You pay your money and you take your choice

 

Con Lab LDem UKIP Grn
25/03/2015 ComRes 35 35 8 10 7
25/03/2015 YouGov 35 35 8 12 6
23/03/2015 Populus 31 33 9 16 5
23/03/2015 Ashcroft 33 33 8 12 5
22/03/2015 Opinium 36 33 7 14 6
22/03/2015 Survation 30 34 10 17 4
22/03/2015 YouGov 33 35 8 14 5
averages 33.3 34.0 8.3 13.6 5.4

Here is a summary of the recent opinion polls. To my inexpert eye it looks like there is almost no post-budget bounce for the Tories. There is some movement towards the two main parties, and that this appears to be coming from UKIP. It also looks like there is some movement from the Greens to the Liberal Democrats.

There is still much to play for. There are many yet to make up their minds, and it is reported that up to half of those able to suggest how they vote are also saying that they may change their minds.

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5 Responses to You pay your money and you take your choice

  1. I think most of these are national polls – and the election is decided in the marginals. Outside the Marginals we could all say that we are voting for Screaming Lord Such – and it would not matter (unless a huge number of us actually went and did so! – It’s a strategy called “vote stupid” to make the old parties scared of what the lottery election system might actually do).

    So what is happening in the marginals – and given what is happening to Labour in Scotland, how sure are we about which constituencies in Scotland are “marginal”?

    This does raise the touchy problem of what to do if the Cons +/- UKIP are a distance short of a majority. It looks as if the alternative will be Labour, but they may also be short of a majority.

    If Labour is ahead of the Cons it is then not so much “will Labour dance to the SNP tune” as “will the Conservatives for party advantage force Labour to seek nationalist support”. It is always possible for the Cons to say they will provide Labour with Confidence and Supply support on condition that they do not deal with the SNP. Pigs might fly.

    If the Cons are ahead of Labour, it is also open to the SNP (if they are as fearful as they claim of further austerity) to publicly limit their demands and offer their support to Labour and achieve their aim of keeping the Cons out. They might do this by agreeing that there would be free votes on any devolution proposals. Haggises might fly.

  2. outsidethemarginals: It is a brave person who is prepared to make a prediction as to the final result. Are you brave?

    It is beginning to look like a minority Government rather than coalition, with a confidence and supply arrangement with whoever will do a deal. However, in our electoral system small margins give big gains, and if one or other party manages to open a small lead then a majority Government is definitely possible.

  3. I would agree that a minority government looks most likely although I am not sure whether there will be a formal confidence and supply agreement. My thoughts are fairly fluid.

    I think there may be a lack of palatable partners for coalition:
    – UKIP may fail to breakthrough or may over-play their hand (referendum within a year?)
    – Liberals may be too shattered to go back into coalition with the Tories and I do not think the electorate will tolerate them going into coalition with Labour (many of whom have grown to hate the Liberals)
    – the SNP may also over-play its hand
    If there was to be a formal coalition I think a continuation of the current set-up is the most possible – if the Liberals even want it.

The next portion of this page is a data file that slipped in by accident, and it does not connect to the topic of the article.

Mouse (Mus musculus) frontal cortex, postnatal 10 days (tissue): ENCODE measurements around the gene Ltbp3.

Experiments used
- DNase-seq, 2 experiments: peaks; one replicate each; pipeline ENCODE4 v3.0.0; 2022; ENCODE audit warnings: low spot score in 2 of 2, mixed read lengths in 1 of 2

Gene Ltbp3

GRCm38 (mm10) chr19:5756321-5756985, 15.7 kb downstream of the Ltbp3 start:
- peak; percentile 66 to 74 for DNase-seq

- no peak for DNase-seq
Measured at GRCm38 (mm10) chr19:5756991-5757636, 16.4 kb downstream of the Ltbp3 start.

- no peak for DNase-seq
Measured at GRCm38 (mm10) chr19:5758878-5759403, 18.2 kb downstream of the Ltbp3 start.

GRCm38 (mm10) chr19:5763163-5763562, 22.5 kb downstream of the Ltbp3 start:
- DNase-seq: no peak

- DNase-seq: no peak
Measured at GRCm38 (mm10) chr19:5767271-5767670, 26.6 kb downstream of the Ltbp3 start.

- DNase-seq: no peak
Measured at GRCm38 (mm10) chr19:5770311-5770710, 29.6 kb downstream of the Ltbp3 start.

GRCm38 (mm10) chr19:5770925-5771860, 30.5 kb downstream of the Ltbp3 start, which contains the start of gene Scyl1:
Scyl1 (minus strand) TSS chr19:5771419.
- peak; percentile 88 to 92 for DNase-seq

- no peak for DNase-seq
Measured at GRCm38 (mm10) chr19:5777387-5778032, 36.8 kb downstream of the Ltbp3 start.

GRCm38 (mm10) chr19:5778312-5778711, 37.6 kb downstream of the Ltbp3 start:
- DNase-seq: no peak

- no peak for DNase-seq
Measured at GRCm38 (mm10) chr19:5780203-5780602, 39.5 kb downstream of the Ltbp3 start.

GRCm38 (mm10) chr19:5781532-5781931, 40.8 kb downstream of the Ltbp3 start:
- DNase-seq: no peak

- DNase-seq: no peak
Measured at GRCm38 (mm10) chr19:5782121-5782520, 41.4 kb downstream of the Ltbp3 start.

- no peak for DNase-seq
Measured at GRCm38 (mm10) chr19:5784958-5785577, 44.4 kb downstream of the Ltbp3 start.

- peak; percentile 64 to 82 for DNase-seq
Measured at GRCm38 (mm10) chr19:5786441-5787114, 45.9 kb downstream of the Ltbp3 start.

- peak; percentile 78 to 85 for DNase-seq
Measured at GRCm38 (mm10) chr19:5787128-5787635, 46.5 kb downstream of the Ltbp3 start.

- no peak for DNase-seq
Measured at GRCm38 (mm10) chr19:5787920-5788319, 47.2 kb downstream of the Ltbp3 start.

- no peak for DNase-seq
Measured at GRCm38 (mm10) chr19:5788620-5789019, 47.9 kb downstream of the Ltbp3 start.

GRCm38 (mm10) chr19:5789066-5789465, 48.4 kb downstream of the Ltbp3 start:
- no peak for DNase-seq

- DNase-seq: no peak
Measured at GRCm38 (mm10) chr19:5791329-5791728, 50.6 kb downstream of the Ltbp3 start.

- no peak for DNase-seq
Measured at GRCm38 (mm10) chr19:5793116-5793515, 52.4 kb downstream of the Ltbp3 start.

What may be different to previous parliaments is that the opposition in the next one may be very fractured – which may make a minority government easier. The Fixed Term Parliaments act may also concentrate minds and force people to work out loose arrangements.

  4. It is always possible, in spite of fixed terms, that we see ourselves with another General Election in pretty short order (perhaps in May 2016). This would certainly test the resources of all the parties.

    However, we have seen Governments survive on very small margins (Labour 1974-1979, for example). There seems less attrition nowadays, probably due to younger MPs.

    Can the United Kingdom survive another five years of Cameron?

  5. Can the United Kingdom survive another five years of Cameron?

    You are beginning to think along Presidential lines rather than Parliamentary lines.

    We elect a Parliament; from that a minority Conservative government may emerge – possibly by default. If that happened I very much doubt that we would see 5 more years of Cameron. He has already said that “two terms is enough”; many in his party may feel “two failures to gain a majority is enough”.

    The Fixed Terms Parliament Act does allow for a new election “in pretty short order” – but to what purpose? The endless (false) optimism of many parties – “just one more heave” – may make them think that we would get a significantly different result. But perhaps, just perhaps, we have moved to a situation where the country cannot / will not decide on a single-party majority government. So to “throw the dice again” is to hope that “this time” the lottery election system may tip your party in. That is deeply cynical.

    We live in a Parliamentary Democracy, we elect a parliament (even though the electoral system means it is not representative of the diversity of views in the country). It is up to Parliament to deal with the electorate’s decision – which is probably that we do not trust any of you with majority power. That may mean that all of them have to come up with a “Programme for Parliament” rather than a “Programme for Government”. Are our parliamentarians – and prospective parliamentarians – up to it – or are they just too interested in power fuelled by the arrogance that it is they and their respective parties who are “right”.

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